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Sunday, 17/12/2017 | 4:9
  

Buying property as a natural person

Buying property as a natural person means buying the property in your own name i.e. as an individual and not in a legal entity such as a Close Corporation, Company, or Trust.

If you are married in community of property by South African law, or by customary law or by the laws of any other country, then your spouse is legally required to sign the offer to purchase if you are buying or selling a property as an individual.

In my opinion, buying property in your own name without the protection that a legal entity such as a Close Corporation, Company, or Trust offers can be risky. This is particularly relevant for people that run their own business and purchase their home in their own name. If at any time you are unable to pay your creditors, the home that you live in as well as any other properties that you own in your own name may become the prime target of your creditors.

Taxes:

A natural person:

  • Pays transfer duty at the following rates for properties acquired on or after 1 March, 2017:
Value of the property (R) Rate
0 – 900 000 0%
900 001 – 1 250 000 3% of the value above R900 000
1 250 001 – 1 750 000 R10 500 + 6% of the value above R 1 250 000
1 750 001 – 2 250 000 R40 500 + 8% of the value above R 1 750 000
2 250 001 – 10 000 000 R80 500 +11% of the value above R2 250 000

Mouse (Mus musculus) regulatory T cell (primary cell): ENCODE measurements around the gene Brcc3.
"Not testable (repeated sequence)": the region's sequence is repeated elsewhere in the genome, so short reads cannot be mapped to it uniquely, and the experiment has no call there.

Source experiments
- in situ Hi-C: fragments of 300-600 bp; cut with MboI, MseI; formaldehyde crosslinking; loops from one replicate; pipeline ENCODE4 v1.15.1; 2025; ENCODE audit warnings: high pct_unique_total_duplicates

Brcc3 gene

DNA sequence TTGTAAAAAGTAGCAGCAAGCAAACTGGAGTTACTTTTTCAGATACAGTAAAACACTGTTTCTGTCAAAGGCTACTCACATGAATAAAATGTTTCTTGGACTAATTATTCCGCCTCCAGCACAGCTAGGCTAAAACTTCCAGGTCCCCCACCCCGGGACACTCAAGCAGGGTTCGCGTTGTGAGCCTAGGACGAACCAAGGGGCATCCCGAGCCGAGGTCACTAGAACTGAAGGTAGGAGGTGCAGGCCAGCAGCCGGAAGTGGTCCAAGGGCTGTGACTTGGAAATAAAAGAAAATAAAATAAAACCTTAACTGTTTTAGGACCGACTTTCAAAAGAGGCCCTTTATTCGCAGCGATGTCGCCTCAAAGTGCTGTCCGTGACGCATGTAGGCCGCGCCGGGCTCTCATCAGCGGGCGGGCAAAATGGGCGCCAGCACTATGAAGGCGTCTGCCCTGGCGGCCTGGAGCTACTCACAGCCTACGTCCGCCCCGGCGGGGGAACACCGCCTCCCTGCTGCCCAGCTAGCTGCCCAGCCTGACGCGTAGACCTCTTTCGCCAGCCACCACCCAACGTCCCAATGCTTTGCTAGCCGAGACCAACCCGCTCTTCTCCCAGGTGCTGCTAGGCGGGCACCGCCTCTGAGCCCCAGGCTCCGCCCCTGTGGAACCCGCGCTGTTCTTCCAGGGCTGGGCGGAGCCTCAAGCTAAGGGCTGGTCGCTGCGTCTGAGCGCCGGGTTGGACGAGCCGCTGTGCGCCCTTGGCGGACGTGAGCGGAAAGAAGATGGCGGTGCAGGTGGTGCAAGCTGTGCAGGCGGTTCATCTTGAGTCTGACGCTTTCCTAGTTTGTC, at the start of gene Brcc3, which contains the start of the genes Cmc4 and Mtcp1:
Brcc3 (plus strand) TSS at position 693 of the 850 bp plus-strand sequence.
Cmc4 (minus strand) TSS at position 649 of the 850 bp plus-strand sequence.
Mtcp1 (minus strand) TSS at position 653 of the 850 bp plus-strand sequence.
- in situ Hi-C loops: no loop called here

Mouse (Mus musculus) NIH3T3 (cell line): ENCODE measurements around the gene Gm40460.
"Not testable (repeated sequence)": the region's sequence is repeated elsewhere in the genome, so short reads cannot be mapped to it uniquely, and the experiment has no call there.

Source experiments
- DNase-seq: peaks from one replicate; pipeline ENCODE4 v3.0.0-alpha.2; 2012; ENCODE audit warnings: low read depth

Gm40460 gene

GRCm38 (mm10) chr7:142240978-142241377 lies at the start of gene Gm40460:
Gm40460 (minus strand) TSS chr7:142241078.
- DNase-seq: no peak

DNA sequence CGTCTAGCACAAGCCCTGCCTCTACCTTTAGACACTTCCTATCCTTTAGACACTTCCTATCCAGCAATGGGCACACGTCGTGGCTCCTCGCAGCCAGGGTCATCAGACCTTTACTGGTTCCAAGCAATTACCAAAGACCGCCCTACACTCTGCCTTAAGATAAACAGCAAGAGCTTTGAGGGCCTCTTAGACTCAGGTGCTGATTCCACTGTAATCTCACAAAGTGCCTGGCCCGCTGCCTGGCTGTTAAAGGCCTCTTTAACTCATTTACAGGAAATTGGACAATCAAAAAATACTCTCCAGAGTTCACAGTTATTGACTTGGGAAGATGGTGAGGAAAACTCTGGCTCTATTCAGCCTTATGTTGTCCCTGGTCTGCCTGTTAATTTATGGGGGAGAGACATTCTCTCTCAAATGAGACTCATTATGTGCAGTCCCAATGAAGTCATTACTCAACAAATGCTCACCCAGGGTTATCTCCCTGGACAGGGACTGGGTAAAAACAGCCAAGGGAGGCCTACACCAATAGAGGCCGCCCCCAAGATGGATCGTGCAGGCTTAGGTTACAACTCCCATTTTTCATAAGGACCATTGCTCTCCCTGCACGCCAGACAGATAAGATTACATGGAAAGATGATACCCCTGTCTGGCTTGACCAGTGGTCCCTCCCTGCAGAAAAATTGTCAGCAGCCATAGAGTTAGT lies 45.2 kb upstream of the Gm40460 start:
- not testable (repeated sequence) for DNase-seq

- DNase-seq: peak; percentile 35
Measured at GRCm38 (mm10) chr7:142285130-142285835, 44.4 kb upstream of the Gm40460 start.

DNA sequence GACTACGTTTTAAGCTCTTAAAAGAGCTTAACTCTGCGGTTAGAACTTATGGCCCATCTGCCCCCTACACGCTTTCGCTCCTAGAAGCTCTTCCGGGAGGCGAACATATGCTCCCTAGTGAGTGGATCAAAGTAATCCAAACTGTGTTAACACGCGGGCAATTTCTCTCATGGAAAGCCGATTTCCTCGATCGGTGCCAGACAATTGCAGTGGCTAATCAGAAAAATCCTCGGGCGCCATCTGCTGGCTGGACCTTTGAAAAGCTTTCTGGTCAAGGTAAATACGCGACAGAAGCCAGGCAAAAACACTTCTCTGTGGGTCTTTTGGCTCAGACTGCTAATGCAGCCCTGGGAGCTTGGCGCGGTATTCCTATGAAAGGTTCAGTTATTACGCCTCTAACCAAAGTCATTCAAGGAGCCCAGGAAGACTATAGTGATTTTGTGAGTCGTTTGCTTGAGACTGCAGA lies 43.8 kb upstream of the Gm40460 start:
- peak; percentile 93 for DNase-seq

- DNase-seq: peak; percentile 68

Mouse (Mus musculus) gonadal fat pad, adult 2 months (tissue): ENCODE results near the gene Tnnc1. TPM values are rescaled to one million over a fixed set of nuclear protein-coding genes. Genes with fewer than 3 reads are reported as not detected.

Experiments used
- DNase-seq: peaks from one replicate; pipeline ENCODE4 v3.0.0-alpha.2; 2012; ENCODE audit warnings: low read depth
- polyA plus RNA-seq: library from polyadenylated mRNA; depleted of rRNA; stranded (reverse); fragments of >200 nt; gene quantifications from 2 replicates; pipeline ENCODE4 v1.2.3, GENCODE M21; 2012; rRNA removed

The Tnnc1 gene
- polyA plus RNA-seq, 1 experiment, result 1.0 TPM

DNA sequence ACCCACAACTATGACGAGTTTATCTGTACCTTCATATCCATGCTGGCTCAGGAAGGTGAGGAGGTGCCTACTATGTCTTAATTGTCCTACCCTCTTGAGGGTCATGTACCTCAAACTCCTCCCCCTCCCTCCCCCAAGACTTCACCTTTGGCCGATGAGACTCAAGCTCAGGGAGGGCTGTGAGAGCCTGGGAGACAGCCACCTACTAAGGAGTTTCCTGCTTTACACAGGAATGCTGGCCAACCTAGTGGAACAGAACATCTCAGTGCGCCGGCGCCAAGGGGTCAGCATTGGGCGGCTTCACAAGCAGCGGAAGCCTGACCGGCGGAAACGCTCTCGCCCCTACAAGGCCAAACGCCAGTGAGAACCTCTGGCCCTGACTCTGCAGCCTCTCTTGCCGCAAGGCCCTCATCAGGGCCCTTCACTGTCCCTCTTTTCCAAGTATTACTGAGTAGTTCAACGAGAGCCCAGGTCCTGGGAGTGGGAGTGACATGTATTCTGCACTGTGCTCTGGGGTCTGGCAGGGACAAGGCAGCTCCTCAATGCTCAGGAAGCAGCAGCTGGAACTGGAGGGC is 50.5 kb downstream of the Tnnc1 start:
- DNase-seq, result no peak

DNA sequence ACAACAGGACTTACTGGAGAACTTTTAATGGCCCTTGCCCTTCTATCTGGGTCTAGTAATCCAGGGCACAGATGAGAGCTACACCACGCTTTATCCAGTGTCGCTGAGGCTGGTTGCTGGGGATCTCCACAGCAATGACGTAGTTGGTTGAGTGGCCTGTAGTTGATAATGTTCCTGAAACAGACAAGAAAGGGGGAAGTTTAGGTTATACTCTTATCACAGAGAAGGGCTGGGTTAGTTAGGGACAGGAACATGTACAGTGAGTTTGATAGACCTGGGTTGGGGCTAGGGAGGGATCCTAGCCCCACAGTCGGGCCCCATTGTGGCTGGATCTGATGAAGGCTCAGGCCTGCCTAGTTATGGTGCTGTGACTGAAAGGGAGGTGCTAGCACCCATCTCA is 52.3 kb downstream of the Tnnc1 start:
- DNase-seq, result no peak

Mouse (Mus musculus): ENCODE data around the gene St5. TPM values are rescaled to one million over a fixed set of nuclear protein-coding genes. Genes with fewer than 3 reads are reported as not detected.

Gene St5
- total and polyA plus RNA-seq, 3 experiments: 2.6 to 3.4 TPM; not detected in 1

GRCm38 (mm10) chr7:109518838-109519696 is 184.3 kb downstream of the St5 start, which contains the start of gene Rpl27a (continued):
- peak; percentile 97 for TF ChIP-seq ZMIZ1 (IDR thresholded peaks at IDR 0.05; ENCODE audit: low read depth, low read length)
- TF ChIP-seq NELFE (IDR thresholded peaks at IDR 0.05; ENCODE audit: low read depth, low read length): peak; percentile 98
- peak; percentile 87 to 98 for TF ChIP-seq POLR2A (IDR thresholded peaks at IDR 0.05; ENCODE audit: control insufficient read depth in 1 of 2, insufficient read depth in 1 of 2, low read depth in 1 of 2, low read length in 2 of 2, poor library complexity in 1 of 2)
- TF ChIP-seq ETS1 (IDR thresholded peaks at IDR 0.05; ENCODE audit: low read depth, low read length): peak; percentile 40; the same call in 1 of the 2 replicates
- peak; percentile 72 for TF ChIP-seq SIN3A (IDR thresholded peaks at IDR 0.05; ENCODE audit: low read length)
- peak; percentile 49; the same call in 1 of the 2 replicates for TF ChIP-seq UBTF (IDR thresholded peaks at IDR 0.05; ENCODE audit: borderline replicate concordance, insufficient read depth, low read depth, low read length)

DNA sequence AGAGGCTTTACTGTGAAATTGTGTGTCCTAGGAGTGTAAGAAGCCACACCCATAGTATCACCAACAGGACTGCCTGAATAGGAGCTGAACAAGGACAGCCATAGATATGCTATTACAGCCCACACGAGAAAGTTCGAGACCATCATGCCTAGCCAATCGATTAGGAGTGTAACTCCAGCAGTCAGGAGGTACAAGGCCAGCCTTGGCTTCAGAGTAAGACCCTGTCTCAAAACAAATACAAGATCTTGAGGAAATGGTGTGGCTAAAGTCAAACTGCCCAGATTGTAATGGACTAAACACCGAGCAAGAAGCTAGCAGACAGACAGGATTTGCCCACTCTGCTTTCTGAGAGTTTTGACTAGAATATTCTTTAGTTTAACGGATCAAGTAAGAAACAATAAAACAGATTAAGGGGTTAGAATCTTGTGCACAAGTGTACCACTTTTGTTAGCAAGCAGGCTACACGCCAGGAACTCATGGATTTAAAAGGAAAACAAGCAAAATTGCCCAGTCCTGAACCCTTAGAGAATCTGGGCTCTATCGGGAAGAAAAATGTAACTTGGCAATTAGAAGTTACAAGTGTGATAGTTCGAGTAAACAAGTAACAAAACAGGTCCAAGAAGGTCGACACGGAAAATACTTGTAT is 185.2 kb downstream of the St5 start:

10 000 001 and above R933 000 + 13% of the value above R10 000 000

 

  • Pays Capital Gains Tax: tax on disposal (sale or death), except on your primary residence where the first
    R2, 000,000 capital gain is excluded. Inclusion rate: 40% Effective rate: 16.4% (as of 1 March, 2016)
  • Will be liable for Estate duty - at 20% on estates in excess of R3, 5 million (Your attorney can advise you on the applicable deductions.)

Other Tax Considerations:

VAT:

No transfer duty is payable if the seller is registered for VAT (and the property is part of the operations for which the seller is registered), but VAT at the rate of 14% is payable. If the contract does not specify that the VAT is to be paid over and above the purchase price, then it is deemed to be included in the purchase price.

If the property is sold as a rental enterprise or as a going concern e.g. a guesthouse, the deed of sale must contain certain specific provisions and may be zero rated for VAT. This means that no transfer duty or VAT is payable.

If the purchaser registers for VAT, then the Vat (or the transfer duty) can be claimed back as an input credit in certain defined circumstances.

Income Tax:

If a property investor does not acquire a property with the intention of holding it for an indefinite period or for rental purposes, but with the intention of selling it to make a profit, then SARS may well regard the investor as a dealer and levy income tax at the investor's tax rate on the profit. Capital gains tax will not apply if income tax is payable.